When should you create a personal board?

It’s never too soon in your career to create a personal board – so now’s a good time to start. That’s assuming you haven’t already got some personal board ‘directors’ in your network that you may be overlooking. But first: what IS a ‘personal board’?

A personal board comes in very handy for your development and career progression. The concept was first suggested by Jim Collins, who recommended we recruit a trusty group of people that we can turn to for advice, ask to hold us to account, and – importantly, yet often overlooked – encourage us to challenge the status quo.

I should stress this isn’t about striving to build a ‘star chamber’ of high-profile people in your professional field that you can hit up for introductions and referrals. Some of your personal board may indeed be big names, but others may be low key and happy to keep it that way.

Some may offer their advice for free; others may charge. It’s unlikely that a personal board will meet all together, simply for your benefit; in reality you’ll meet them 1:1, whether that’s face-to-face or online. How to go about building your personal board?

Take these steps:


1. Get clear on your goals

First of all I suggest you define clear goals – see this post if you need help.

There’s no point approaching people and asking them for support if you don’t know where you’re going – get specific.

2. Identify your strengths and weaknesses

Secondly, I recommend reflecting on your own personal strengths and weaknesses, the better to be able to identify areas where your board can make the biggest impact. Otherwise, if you all share the same signature strengths, your progress could get a little lop-sided. Reflect on successes and setbacks: what personal qualities, skills and capabilities helped you with the former? What shortcomings were involved in the latter? Of course, there will be have been external factors involved in both; the aim here is to clarify what you brought to the table. Find out more about strengths here.

3. What attributes do you seek?

Now you can list the skills and attributes you’ll need to have represented around your ‘board table’. For example, if you’re naturally confident, someone who’s not afraid to challenge could be very good for you. If you tend to duck when challenging opportunities present themselves, someone who’s going to encourage and cheer you on will really help. You may need advice on finance, whether that’s the basics of business finance or how to raise investment. You could benefit from a board director who’s great at presentations and prepared to give you feedback. Or you may simply need someone who’s going to hold you accountable each week/month/quarter on your progress towards your goals.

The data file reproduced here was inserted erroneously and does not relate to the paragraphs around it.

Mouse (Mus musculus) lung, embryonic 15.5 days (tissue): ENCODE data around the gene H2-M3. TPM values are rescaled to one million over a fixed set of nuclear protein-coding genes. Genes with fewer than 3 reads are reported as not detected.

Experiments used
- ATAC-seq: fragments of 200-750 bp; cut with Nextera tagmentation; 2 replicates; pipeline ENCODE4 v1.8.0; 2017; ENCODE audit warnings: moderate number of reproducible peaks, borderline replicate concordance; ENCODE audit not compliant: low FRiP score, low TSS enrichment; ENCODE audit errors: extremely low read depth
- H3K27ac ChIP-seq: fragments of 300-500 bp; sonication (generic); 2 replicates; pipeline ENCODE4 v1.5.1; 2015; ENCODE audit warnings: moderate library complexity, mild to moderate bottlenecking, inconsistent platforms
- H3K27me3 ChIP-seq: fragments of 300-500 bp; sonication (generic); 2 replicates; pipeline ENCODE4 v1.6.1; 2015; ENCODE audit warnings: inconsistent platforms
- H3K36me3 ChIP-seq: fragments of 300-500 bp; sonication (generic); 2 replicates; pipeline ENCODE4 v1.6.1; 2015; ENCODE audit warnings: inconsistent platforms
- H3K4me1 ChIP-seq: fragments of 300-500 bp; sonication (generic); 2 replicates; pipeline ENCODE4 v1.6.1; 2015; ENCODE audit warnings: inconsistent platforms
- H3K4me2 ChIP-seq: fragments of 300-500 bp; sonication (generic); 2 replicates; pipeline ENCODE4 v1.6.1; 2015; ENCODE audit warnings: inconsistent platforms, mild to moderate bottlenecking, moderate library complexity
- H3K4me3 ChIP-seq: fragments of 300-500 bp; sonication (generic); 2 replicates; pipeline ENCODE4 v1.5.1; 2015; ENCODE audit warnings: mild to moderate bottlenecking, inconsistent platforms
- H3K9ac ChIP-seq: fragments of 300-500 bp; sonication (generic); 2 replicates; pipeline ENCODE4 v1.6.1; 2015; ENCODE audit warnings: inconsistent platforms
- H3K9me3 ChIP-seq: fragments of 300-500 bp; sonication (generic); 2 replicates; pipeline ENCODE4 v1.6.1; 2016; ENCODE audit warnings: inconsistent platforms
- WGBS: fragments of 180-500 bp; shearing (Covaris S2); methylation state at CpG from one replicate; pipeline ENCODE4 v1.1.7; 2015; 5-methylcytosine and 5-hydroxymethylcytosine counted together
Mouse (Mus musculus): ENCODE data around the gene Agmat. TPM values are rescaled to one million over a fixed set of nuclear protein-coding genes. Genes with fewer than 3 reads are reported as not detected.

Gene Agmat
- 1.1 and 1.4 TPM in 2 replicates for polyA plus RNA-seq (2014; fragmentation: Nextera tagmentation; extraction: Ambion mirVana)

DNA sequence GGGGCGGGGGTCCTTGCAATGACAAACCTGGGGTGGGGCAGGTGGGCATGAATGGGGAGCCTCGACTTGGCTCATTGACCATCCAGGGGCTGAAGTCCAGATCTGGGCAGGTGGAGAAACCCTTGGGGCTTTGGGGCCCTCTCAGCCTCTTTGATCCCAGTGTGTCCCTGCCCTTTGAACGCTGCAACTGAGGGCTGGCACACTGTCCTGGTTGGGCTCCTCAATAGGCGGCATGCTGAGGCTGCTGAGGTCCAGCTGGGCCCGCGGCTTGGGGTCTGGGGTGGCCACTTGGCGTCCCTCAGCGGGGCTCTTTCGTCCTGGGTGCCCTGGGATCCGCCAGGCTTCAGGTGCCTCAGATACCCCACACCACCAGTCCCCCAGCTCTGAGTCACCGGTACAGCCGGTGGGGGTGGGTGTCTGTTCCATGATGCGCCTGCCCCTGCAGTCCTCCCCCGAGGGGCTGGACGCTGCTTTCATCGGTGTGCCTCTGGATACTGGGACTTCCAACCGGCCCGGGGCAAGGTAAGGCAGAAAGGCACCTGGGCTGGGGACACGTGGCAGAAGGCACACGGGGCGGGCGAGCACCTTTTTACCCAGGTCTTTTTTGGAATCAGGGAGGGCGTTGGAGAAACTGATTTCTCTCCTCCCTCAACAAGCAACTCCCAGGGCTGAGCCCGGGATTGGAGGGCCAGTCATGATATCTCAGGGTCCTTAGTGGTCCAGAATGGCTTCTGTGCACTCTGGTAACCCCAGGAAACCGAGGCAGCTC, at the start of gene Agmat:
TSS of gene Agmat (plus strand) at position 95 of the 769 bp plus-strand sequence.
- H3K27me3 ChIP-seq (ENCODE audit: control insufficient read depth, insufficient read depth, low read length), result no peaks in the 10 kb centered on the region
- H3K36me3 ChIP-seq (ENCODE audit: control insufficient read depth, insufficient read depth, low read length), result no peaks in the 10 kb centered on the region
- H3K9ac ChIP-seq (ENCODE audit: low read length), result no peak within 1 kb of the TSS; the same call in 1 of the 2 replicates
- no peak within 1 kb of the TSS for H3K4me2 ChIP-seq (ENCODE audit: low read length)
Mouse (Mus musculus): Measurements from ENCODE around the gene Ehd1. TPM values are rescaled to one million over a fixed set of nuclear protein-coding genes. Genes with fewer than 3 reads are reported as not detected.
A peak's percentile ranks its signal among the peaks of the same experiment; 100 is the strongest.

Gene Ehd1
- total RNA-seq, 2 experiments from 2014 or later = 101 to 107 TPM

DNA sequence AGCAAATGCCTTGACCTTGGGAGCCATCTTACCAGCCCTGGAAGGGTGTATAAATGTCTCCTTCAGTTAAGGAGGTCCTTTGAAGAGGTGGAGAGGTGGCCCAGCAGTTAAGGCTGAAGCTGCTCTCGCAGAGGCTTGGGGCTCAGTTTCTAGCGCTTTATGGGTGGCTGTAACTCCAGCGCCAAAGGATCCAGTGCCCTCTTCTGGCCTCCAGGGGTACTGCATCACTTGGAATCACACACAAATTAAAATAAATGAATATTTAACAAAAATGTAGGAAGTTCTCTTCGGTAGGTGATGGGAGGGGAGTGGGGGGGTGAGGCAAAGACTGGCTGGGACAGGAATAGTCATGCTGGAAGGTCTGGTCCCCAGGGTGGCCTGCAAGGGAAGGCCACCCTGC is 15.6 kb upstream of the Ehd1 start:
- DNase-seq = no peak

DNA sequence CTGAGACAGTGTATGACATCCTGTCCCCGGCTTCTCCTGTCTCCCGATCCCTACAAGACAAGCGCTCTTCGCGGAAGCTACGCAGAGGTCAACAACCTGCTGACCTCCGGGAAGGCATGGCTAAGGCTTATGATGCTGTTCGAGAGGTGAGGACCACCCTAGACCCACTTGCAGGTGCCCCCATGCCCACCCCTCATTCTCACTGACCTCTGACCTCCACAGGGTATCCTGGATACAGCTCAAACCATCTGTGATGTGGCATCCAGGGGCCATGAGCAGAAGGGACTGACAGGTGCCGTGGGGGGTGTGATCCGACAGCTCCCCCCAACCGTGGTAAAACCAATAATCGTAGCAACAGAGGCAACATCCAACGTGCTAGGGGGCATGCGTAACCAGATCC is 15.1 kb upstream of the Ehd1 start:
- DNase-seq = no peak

4. Draft a list of potential ‘directors’

It’s essential to do the groundwork with your goals, strengths/weaknesses and the qualities you need on your personal board; jump in with a list of names and you may enlist people with whom you might work really well – or you may waste each other’s time. Indeed, someone you admire in your own field of work may not bring as much to the table as someone from a radically different discipline. So think broadly and look towards and beyond the boundaries of your network.


5. What’s in it for them?

Before you approach people, remember there’s an element of ‘what goes around comes around’ here; on whose personal board might you serve? This could be a great question to ask when approaching potential members of your personal board; how would they like to see you reciprocate? They may suggest you coach a job-seeker, help a student find their way through a tough assignment, give a talk at their former college or school. Or a skills swap could work really well, for example with a fellow participant on a course. That way, you’ll be stepping up to their personal board.

6. Agree scope and ground-rules

You will both need to agree ground rules upfront. What do you expect from each other? How often will you meet, when and where? Should you pay your personal board members? It’s important to discuss this. My accountant has been a pillar of my personal board for many years and he doesn’t dispense freebies. On the other hand, a respected author has been very generous with advice and challenges.


Let me know how you get on!


You may find this blog post useful: ‘10 trends to consider in your career plans’.

Dawn is the author of ‘The Feedback Book’, available now at bookstores and on Amazon.

Images ‘Help In Business’ by MSSA / Deposit Photos, ‘Businessman’ by Jayjay Naenae / Deposit Photos and ‘Good Idea’ by pretty vectors / Deposit Photos

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